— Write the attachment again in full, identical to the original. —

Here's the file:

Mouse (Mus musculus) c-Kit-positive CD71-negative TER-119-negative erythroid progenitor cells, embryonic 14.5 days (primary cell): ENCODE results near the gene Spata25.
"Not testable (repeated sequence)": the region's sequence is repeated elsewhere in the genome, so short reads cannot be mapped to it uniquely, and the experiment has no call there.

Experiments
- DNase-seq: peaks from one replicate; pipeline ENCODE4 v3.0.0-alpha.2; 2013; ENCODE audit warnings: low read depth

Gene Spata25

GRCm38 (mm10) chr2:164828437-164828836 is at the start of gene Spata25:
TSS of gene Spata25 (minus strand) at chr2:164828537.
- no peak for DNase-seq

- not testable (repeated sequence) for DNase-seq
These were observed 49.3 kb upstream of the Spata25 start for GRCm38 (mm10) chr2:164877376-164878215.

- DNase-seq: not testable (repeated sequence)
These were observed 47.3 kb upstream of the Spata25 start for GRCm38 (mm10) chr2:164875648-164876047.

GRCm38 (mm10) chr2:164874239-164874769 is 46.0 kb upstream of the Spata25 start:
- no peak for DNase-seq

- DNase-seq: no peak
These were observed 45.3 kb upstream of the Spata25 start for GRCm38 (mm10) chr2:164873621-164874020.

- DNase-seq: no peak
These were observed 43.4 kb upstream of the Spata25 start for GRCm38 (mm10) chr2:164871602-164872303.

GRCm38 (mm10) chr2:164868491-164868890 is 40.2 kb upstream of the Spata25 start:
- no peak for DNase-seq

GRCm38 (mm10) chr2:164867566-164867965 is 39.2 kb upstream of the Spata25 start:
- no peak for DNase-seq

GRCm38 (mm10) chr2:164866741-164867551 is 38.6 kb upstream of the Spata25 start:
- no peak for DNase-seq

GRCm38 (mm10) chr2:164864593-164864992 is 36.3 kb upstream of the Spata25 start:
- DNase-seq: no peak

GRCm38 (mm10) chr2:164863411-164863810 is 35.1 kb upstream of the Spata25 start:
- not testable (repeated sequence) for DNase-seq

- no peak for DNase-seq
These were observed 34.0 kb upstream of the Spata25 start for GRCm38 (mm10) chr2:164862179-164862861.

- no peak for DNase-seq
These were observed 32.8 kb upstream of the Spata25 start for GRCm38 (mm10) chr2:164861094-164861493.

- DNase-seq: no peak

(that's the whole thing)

Mouse (Mus musculus) c-Kit-positive CD71-negative TER-119-negative erythroid progenitor cells, embryonic 14.5 days (primary cell): ENCODE results near the gene Spata25.
"Not testable (repeated sequence)": the region's sequence is repeated elsewhere in the genome, so short reads cannot be mapped to it uniquely, and the experiment has no call there.

Experiments
- DNase-seq: peaks from one replicate; pipeline ENCODE4 v3.0.0-alpha.2; 2013; ENCODE audit warnings: low read depth

Gene Spata25

GRCm38 (mm10) chr2:164828437-164828836 is at the start of gene Spata25:
TSS of gene Spata25 (minus strand) at chr2:164828537.
- no peak for DNase-seq

- not testable (repeated sequence) for DNase-seq
These were observed 49.3 kb upstream of the Spata25 start for GRCm38 (mm10) chr2:164877376-164878215.

- DNase-seq: not testable (repeated sequence)
These were observed 47.3 kb upstream of the Spata25 start for GRCm38 (mm10) chr2:164875648-164876047.

GRCm38 (mm10) chr2:164874239-164874769 is 46.0 kb upstream of the Spata25 start:
- no peak for DNase-seq

- DNase-seq: no peak
These were observed 45.3 kb upstream of the Spata25 start for GRCm38 (mm10) chr2:164873621-164874020.

- DNase-seq: no peak
These were observed 43.4 kb upstream of the Spata25 start for GRCm38 (mm10) chr2:164871602-164872303.

GRCm38 (mm10) chr2:164868491-164868890 is 40.2 kb upstream of the Spata25 start:
- no peak for DNase-seq

GRCm38 (mm10) chr2:164867566-164867965 is 39.2 kb upstream of the Spata25 start:
- no peak for DNase-seq

GRCm38 (mm10) chr2:164866741-164867551 is 38.6 kb upstream of the Spata25 start:
- no peak for DNase-seq

GRCm38 (mm10) chr2:164864593-164864992 is 36.3 kb upstream of the Spata25 start:
- DNase-seq: no peak

GRCm38 (mm10) chr2:164863411-164863810 is 35.1 kb upstream of the Spata25 start:
- not testable (repeated sequence) for DNase-seq

- no peak for DNase-seq
These were observed 34.0 kb upstream of the Spata25 start for GRCm38 (mm10) chr2:164862179-164862861.

- no peak for DNase-seq
These were observed 32.8 kb upstream of the Spata25 start for GRCm38 (mm10) chr2:164861094-164861493.

- DNase-seq: no peak